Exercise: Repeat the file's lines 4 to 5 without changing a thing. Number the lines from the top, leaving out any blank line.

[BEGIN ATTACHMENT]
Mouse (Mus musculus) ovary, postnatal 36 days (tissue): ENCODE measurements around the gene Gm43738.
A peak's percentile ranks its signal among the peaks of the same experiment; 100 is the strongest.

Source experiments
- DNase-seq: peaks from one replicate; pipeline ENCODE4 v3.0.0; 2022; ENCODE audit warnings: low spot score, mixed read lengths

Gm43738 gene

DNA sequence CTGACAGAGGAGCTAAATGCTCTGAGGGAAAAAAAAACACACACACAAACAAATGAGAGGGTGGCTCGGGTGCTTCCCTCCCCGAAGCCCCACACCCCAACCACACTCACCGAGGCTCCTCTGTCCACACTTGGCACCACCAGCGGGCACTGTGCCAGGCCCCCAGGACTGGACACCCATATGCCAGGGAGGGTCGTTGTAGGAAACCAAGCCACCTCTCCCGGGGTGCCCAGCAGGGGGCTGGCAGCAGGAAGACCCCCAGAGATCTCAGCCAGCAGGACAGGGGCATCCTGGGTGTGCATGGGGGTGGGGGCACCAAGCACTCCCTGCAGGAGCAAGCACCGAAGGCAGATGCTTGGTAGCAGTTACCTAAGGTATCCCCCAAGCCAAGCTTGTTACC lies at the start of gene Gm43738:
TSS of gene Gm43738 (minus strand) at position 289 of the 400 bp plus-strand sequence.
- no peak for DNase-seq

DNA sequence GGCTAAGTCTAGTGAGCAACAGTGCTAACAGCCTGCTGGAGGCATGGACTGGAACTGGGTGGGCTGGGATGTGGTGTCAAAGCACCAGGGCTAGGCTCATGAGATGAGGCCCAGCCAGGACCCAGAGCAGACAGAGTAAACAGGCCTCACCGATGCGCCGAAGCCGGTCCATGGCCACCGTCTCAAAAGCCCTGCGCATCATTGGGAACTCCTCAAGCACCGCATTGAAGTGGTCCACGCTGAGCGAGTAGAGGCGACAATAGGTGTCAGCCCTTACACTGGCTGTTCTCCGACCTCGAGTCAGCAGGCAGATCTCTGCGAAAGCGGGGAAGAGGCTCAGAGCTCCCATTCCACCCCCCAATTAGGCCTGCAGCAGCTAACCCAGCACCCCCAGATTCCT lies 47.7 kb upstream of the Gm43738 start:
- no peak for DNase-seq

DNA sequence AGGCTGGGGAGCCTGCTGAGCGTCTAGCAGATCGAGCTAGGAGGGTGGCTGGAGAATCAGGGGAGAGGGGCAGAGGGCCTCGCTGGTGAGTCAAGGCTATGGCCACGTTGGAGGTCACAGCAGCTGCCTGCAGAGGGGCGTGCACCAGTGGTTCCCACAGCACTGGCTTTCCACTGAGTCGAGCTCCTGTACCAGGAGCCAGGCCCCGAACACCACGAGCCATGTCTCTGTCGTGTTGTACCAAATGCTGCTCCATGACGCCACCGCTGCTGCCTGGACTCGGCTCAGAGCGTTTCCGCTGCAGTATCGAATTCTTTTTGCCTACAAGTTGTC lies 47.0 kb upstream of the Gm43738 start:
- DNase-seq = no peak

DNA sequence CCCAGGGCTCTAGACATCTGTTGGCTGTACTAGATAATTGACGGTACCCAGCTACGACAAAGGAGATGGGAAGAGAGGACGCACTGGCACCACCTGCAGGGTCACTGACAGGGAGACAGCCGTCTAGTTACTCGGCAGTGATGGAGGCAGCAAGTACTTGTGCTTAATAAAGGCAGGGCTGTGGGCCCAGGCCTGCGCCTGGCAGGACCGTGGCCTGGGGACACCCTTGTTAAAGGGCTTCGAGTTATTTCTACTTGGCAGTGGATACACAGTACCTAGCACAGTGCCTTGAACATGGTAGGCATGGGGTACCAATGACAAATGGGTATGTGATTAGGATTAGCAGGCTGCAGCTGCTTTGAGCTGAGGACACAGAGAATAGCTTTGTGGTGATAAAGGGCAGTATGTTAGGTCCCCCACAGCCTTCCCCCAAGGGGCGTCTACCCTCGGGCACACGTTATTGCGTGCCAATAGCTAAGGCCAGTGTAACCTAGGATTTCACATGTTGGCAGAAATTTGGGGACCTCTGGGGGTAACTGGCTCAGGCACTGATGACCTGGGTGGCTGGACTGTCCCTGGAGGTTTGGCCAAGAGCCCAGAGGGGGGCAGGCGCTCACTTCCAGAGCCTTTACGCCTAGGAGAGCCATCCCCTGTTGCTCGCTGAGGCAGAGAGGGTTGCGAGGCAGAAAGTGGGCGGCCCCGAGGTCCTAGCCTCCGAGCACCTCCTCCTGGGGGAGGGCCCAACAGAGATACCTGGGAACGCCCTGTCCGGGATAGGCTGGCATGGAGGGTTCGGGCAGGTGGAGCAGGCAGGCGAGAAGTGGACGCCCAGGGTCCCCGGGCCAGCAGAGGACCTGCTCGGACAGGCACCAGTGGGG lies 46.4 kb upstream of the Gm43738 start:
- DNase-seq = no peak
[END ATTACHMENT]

- DNase-seq: peaks from one replicate; pipeline ENCODE4 v3.0.0; 2022; ENCODE audit warnings: low spot score, mixed read lengths

Gm43738 gene